It’s very easy for us all to say, stay positive, you can do this, we’re here for you etc but ultimately this fight is yours to deal with. You have to find the mental strength to pick yourself up and say you’ve got this you can do it. Only you can get you through this Jenna. The rest of us can only watch and support from the side lines.
The Miss Pink I know and have come to love, is indeed a strong lady who can and does deal with issues life throws at her. This is no different to any other issue Jenna, there is a problem, a potential solution and an end in sight if you take the solution and embrace it. De-emotionalise the whole thing until you are in a better, safer, stronger head space to deal with it. After the treatment.
Worry only makes things harder to deal with and does not give any solutions to the problems you face.
Much love to you darling girl xxx

Liked by 1 person

Hey Gemma!
I am not having a good day, but I have been so touched by your comments recently. I just wanted to say thank you for taking the time to share so much that has encouraged me.
I am completely wiped out today, so I am going to say goodbye for now. I just want you to know your words are very special to me. ❤

Liked by 1 person

I has a swollen testicle that was very painful, so I called my doctor on Tuesday when the pain got real bad and they gave me an appointment for Friday. The female doctor examined me and she said that she had never seen anything like this before and she asked me if it would be OK for her to bring another doctor in to look ay me. I told her to do what ever she had to do, because I was really hurting and I just wanted it to end. The other doctor was also a female and actually all the doctors at this practice were women and that is why I liked this place, as I don’t like men touching me. the second doctor is rubbing both of my testicles to compare the difference between the swollen one and the normal one and she tells me, “Did you know that you have retractable testicles?” I didn’t know that was strange and I said, “Doesn’t everybody have that?” She said that was common in young boys, but once they drop down into the sack, they usually aren’t able to be pushed back up. I could see this doctor was on the wrong track as she was concentrating on my testicle that wasn’t swollen, but eventually she said that they should get the lead doctor in here to see what she thought.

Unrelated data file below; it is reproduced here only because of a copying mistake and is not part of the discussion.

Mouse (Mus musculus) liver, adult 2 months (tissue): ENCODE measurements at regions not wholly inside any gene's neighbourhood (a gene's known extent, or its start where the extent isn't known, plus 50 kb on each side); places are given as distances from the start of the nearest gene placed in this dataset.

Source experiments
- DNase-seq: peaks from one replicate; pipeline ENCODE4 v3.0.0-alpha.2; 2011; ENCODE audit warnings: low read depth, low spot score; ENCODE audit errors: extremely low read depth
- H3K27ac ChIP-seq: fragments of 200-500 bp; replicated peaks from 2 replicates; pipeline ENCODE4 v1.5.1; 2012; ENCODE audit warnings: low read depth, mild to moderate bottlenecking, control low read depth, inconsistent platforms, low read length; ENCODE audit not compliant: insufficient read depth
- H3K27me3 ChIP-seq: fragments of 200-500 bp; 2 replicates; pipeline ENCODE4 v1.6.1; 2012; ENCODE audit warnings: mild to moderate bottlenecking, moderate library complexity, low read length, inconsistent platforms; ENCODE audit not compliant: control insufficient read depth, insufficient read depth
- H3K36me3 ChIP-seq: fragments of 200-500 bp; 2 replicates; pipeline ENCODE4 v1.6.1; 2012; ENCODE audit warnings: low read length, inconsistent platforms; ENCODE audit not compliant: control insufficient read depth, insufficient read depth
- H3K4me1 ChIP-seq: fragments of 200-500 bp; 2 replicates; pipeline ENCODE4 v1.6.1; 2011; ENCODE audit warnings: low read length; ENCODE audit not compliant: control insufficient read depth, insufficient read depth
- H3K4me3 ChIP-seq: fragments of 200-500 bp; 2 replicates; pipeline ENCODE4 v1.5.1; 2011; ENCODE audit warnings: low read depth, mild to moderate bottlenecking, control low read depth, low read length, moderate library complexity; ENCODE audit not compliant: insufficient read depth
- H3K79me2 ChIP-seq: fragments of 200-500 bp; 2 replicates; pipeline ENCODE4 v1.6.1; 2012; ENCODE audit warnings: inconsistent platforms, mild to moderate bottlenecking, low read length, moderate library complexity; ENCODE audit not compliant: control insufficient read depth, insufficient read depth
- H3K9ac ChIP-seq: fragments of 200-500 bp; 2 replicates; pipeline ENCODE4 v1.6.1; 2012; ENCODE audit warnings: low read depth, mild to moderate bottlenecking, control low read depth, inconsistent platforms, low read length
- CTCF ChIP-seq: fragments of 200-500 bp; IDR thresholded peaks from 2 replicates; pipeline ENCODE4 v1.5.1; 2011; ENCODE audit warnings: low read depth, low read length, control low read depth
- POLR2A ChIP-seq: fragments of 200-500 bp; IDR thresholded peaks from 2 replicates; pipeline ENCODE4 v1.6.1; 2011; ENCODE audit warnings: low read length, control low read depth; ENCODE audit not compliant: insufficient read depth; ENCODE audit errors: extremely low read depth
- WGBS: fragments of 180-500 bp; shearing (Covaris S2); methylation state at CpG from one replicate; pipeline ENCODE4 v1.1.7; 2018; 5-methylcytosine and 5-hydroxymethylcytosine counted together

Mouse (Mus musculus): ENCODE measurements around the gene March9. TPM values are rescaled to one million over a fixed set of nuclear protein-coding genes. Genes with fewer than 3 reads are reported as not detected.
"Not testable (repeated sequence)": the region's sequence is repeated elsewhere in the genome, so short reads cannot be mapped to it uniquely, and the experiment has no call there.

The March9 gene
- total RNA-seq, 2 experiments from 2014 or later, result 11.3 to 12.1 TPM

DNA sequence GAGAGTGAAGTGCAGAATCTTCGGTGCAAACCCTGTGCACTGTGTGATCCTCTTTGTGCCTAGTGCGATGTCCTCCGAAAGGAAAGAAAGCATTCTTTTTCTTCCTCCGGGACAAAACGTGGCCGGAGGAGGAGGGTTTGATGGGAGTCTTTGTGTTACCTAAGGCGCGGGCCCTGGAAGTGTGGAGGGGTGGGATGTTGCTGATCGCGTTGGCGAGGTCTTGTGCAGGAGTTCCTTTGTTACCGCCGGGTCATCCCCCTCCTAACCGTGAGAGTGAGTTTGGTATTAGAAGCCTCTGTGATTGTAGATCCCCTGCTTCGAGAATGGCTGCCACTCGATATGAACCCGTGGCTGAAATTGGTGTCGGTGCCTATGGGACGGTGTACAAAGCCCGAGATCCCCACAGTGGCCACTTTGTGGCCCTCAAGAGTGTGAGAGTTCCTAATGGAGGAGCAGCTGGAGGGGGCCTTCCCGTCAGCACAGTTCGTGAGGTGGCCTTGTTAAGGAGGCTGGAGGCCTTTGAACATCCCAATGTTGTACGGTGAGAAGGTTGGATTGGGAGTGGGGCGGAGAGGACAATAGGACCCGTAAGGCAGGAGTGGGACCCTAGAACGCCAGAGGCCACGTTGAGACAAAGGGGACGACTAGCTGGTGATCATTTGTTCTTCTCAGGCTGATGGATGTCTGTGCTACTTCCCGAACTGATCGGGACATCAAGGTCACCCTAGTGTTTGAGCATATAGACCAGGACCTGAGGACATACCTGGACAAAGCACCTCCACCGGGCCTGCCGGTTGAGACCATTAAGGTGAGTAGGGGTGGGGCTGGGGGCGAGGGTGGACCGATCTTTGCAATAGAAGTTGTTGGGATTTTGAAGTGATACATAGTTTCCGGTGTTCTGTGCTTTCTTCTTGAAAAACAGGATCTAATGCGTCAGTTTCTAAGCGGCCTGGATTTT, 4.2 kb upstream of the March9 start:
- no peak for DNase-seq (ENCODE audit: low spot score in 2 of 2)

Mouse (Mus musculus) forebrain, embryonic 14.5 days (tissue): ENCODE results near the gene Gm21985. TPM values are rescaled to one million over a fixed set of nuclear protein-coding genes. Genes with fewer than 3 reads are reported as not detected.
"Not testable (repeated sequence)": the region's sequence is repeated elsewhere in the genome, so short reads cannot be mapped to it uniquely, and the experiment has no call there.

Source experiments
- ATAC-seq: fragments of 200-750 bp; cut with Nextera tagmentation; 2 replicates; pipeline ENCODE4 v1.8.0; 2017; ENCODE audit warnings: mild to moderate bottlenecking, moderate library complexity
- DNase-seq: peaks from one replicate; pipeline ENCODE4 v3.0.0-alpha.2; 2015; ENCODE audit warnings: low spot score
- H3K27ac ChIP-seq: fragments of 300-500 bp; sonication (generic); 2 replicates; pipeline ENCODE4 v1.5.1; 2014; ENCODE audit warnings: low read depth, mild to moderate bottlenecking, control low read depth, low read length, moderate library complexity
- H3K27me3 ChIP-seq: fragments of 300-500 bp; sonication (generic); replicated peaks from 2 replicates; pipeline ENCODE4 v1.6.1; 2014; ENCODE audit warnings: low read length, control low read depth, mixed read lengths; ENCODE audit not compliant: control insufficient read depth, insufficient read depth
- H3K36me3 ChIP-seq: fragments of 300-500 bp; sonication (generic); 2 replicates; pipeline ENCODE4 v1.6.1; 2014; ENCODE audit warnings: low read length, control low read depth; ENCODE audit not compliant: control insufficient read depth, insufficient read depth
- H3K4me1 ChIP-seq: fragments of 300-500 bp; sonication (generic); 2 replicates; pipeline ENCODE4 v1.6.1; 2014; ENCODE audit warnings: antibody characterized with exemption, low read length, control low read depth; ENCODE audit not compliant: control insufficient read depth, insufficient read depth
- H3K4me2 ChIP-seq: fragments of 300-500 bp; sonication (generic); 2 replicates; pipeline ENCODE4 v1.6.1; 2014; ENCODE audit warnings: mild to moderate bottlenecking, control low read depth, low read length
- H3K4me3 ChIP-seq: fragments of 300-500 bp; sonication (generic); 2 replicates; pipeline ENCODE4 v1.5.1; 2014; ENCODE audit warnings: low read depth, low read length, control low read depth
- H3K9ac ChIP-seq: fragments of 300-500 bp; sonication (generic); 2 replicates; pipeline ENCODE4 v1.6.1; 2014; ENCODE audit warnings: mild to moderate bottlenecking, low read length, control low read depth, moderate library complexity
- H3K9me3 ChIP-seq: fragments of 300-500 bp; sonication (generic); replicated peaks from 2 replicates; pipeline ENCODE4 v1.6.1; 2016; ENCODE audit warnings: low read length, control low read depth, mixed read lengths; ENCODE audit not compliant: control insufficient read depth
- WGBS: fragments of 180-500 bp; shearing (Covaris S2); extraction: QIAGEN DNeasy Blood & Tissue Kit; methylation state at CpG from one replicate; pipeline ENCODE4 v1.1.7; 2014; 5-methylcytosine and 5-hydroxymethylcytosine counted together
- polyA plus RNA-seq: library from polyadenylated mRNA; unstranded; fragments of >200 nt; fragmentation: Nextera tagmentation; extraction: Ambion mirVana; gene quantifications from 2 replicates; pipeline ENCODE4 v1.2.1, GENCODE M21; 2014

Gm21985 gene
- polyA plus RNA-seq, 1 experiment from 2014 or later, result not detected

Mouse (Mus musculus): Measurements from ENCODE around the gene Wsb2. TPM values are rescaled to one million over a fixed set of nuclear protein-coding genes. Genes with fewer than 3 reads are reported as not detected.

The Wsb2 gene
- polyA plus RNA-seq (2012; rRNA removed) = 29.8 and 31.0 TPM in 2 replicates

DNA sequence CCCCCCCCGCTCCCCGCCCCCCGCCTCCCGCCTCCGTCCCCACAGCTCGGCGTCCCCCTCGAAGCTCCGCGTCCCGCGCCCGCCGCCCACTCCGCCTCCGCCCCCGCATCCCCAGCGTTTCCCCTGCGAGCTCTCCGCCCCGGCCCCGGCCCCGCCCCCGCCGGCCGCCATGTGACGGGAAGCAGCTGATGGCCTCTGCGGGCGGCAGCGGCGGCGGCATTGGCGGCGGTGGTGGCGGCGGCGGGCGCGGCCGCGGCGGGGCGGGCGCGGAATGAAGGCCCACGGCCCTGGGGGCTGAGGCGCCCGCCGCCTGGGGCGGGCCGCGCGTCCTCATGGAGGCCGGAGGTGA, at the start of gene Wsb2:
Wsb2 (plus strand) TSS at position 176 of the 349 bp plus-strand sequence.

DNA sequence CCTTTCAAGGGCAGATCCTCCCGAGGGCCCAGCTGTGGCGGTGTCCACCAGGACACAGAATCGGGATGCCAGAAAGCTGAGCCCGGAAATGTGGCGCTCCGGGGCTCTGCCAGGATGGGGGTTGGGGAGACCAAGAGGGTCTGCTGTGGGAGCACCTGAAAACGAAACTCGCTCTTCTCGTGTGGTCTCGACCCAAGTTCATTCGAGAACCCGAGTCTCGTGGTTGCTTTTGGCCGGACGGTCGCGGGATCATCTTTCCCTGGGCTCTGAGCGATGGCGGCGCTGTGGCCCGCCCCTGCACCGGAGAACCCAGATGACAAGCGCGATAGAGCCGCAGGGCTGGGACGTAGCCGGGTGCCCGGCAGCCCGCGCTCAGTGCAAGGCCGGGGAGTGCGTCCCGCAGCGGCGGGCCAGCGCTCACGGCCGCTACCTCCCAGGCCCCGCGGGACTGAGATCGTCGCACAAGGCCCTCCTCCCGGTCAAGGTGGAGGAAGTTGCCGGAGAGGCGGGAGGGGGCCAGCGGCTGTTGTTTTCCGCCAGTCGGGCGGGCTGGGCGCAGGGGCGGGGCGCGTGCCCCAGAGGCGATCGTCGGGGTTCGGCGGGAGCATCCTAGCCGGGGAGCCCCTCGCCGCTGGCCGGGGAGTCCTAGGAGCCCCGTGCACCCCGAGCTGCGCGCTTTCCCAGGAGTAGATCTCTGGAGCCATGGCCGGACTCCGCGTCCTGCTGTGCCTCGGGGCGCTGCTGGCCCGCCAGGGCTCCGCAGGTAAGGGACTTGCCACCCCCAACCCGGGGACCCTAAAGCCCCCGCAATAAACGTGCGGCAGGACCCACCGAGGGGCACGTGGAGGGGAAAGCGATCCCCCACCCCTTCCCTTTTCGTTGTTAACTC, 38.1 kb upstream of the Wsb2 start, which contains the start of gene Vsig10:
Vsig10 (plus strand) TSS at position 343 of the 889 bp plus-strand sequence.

She saw how swollen my testicle was and she wondered how I could stand the pain and I told her that I called on Tuesday, but that I got an appointment for Friday. She said that they could have got me an emergency appointment if I had explained how bad my situation was and she apologized that I had to wait so long for an appointment. She told me that she could not help me and that I needed to see a urologist to get help and she said that she would make me an emergency appointment and I could drive there and this doctor would treat me as soon as I arrived. This was a male doctor which I didn’t want, but the pain was so bad that I just wanted it to go away. He examined me and he told me that after his nurse shaved my scrotum (bag of skin that holds my testicles), that he was going to lance it and then I would be on antibiotics and have to change the dressing on the surgical wound. He did a urine test and he told me that I had diabetes because there was a lot of sugar in my urine and that is what caused my testicle to swell up.

Liked by 1 person

I’ve had a few health challenges, surgery for cysts, a blood infection being the most traumatic and near death experience. I have felt damaged and anxious about not being at my best often. While I attribute those tendencies towards those feelings to a poor childhood they are related directly to the varying health issues.